Yesterday, I discussed why the Barrons vs Cramer debate was irrelevant, and why people should never invest based on what they watch on TV.

A number of commentors observed that despite the many exhortations to think of television as merely entertainment, many a fool are still watching Mad Money for investing insights.

When I wrote the Lose the News column, I referenced Neal Frankle’s book, Why Smart People Lose a Fortune. Given that so many people still haven’t figured out what TV and the finacial press are for, perhaps its time to revisit the charts from Frankle’s book:

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Lose the News: A Graphic Depiction

All charts via Why Smart People Lose a Fortune

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Previously:
Barron’s vs. Cramer, Part II (February 2009)

http://www.ritholtz.com/blog/2009/02/barrons-vs-cramer-part-ii/

Sources:
Apprenticed Investor: Lose the News
Barry Ritholtz
The Street.com, June 16 2005

http://www.thestreet.com/story/10228215/1/apprenticed-investor-lose-the-news.html

Source:
Cramer’s Star Outshines His Stock Picks
BILL ALPERT
Barron’s FEBRUARY 7, 2009

http://online.barrons.com/article/SB123397107399659271.html

Category: Apprenticed Investor, Financial Press, Markets

Please use the comments to demonstrate your own ignorance, unfamiliarity with empirical data and lack of respect for scientific knowledge. Be sure to create straw men and argue against things I have neither said nor implied. If you could repeat previously discredited memes or steer the conversation into irrelevant, off topic discussions, it would be appreciated. Lastly, kindly forgo all civility in your discourse . . . you are, after all, anonymous.

18 Responses to “Investing via Media Market Timing”

  1. thedocument says:

    The same goes for other assets, like gold. All the calls for $1000 gold recently have me thinking we see one more washout before the bull returns.

  2. jc says:

    OT, Maria B is rerunning the Ken Lewis “interview” pimping BAC to a bigger audience on NBC after rerunning this interview ad nauseam on CNBC. This free publicity campaign comes after Lewis bought $1M BAC stock on Wed. A bunch of BAC directors bought the same day.

    There is no disclosure in the interview although a CNBC dolly pointed out that Lewis picked up $250K with his timely purchase/interview. I’m too old to be naiive about ethics but…CNBC is really a joke and I guess Maria’s show on NBC is just a variation – just think of this as a BAC informercial for their stock.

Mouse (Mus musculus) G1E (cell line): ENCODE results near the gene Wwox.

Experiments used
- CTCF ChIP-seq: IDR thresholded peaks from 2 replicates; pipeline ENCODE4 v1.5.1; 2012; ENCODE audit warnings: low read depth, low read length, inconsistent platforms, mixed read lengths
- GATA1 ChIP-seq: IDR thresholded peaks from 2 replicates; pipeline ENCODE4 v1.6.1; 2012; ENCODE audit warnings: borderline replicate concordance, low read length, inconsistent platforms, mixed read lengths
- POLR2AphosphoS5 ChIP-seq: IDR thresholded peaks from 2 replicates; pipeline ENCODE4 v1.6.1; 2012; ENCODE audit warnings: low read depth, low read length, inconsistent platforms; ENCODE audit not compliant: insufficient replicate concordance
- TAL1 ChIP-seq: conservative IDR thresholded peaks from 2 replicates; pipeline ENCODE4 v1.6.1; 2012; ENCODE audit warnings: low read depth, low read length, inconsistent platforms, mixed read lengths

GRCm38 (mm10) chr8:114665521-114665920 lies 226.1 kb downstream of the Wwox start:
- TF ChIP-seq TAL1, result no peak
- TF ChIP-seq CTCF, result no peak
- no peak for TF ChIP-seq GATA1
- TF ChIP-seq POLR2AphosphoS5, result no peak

This weeks bank bailout du jour is going to face a ton of public resistance.

    Lewis in his fireside chat with Maria was moaning about the $500K salary cap.MS & GS are going to get out of that trap ASAP and will be pirating the Merrill rainmakers. Lewis just overpaid 70% or whatever for the ML name, their big producers are fleeing and will be replaced by legions of low-salaried BAC order takers. Mission accomplished!

  3. mark mchugh says:

    There’s a very good case point about the media, and investment results unfolding right now. In the last weekor so, five (count ‘em, five) of the Primary Dealers have raised their gold price targets in the last two weeks. Goldman, Merrill, UBS, Deutsche Bank, & Morgan Stanley.

    Does anyone out there think these guys are in the business of offering friendly advise to the huddled masses? Sprinkle on top the Super Bowl commercial, Cramer and Pete Najarian’ recent recommendations and you’ve got all the ingredients for a turd sundae.

    Enjoy!

  4. adamj says:

    The truth of the matter is Headlines are not contrary indications and are also not good investment advice. Just as someone can show all the headlines that are contrary, people can also find headlines that seemed spot on. The fact of the matter is there ARE NUMEROUS different national magazines often saying the OPPOSITE thing. The only thing they are good for is reading as much as you can from DIFFERENT sources to see what supporting FACTS they contain and making YOUR OWN DECISIONS.

  5. JMH says:

    The notion that investment oriented media may be more influenced by the need for ratings than the need for accuracy isn’t going to be much of a surprise to anyone on this site. But I will pose a different question: How well does the “full service” retail brokerage / financial services industry serve its clients? of the many retail brokers I have met, I know of only two who were consistent in their ability to make money independent of market conditions. One became a private investor, and the other would never be introduced to the retail client unless the client asked for a broker who can produce a documented track record. In addition, the client would have to feel comfortable with a derivative product strategy that would be considered quite unorthodox in the retail world.

    What future does the “full service” retail brokerage industry have in the internet age? Do “full service” retail brokers give advice that is quantitatively better than the ratings/circulation influenced commentary in TV and print media? I think the investment advice offered to “full service” retail brokerage customers is generally abysmal. If it were of any value, there probably wouldn’t be as much interest in investment oriented magazines and TV.

    Much as the music industry has to accept the al la carte single track model, I am guessing the retail brokerage industry will be force to restructure, since its current practices and incentives are contrary to the interest of the individual retail client. This environment encourages the creation of competitive alternatives we see emerging on the internet.

  6. RW says:

    JMH:

    The conflicts of interest run pretty deep and, even before the repeal of Glass-Steagell, the relative weakness of barriers between enterprises could be troubling. Now, as Bill Cara phrases it, the large brokerage/banks can act simultaneously as: Banker (a safe-keeper and credit-issuer); broker (an agent); advisor (a professional); and dealer (a producer of sales product).

    Now add to that bubbling cauldron the seldom discussed fact that this custodian-creditor-agent-advisor-salesperson has knowledge of a client’s financial information plus a degree of control over the clients assets and is also a trader who can use its own proprietary capital to trade against the client* and you have a real witches brew.